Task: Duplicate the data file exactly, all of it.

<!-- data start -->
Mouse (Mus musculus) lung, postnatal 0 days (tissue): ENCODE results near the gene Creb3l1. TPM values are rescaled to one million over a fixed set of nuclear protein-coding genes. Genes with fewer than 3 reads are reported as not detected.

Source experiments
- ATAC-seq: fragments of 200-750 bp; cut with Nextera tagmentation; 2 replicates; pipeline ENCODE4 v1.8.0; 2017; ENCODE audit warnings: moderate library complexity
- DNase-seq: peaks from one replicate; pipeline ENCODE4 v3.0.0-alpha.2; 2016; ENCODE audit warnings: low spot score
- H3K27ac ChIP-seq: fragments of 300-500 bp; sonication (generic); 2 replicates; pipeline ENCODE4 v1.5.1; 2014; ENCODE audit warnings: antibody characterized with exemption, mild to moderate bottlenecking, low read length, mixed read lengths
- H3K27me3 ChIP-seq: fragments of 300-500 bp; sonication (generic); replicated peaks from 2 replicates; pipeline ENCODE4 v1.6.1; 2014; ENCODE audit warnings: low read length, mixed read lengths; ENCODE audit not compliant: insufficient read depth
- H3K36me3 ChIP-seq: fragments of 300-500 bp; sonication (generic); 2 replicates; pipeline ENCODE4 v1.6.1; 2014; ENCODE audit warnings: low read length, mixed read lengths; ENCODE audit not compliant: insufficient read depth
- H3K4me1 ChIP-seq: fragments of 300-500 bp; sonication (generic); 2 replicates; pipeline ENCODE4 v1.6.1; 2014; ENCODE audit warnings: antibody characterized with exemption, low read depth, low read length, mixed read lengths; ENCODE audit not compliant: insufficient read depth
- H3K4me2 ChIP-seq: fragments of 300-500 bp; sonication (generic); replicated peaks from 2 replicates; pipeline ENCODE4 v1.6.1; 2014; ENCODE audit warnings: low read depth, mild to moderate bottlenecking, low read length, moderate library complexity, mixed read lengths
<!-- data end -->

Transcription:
Mouse (Mus musculus) lung, postnatal 0 days (tissue): ENCODE results near the gene Creb3l1. TPM values are rescaled to one million over a fixed set of nuclear protein-coding genes. Genes with fewer than 3 reads are reported as not detected.

Source experiments
- ATAC-seq: fragments of 200-750 bp; cut with Nextera tagmentation; 2 replicates; pipeline ENCODE4 v1.8.0; 2017; ENCODE audit warnings: moderate library complexity
- DNase-seq: peaks from one replicate; pipeline ENCODE4 v3.0.0-alpha.2; 2016; ENCODE audit warnings: low spot score
- H3K27ac ChIP-seq: fragments of 300-500 bp; sonication (generic); 2 replicates; pipeline ENCODE4 v1.5.1; 2014; ENCODE audit warnings: antibody characterized with exemption, mild to moderate bottlenecking, low read length, mixed read lengths
- H3K27me3 ChIP-seq: fragments of 300-500 bp; sonication (generic); replicated peaks from 2 replicates; pipeline ENCODE4 v1.6.1; 2014; ENCODE audit warnings: low read length, mixed read lengths; ENCODE audit not compliant: insufficient read depth
- H3K36me3 ChIP-seq: fragments of 300-500 bp; sonication (generic); 2 replicates; pipeline ENCODE4 v1.6.1; 2014; ENCODE audit warnings: low read length, mixed read lengths; ENCODE audit not compliant: insufficient read depth
- H3K4me1 ChIP-seq: fragments of 300-500 bp; sonication (generic); 2 replicates; pipeline ENCODE4 v1.6.1; 2014; ENCODE audit warnings: antibody characterized with exemption, low read depth, low read length, mixed read lengths; ENCODE audit not compliant: insufficient read depth
- H3K4me2 ChIP-seq: fragments of 300-500 bp; sonication (generic); replicated peaks from 2 replicates; pipeline ENCODE4 v1.6.1; 2014; ENCODE audit warnings: low read depth, mild to moderate bottlenecking, low read length, moderate library complexity, mixed read lengths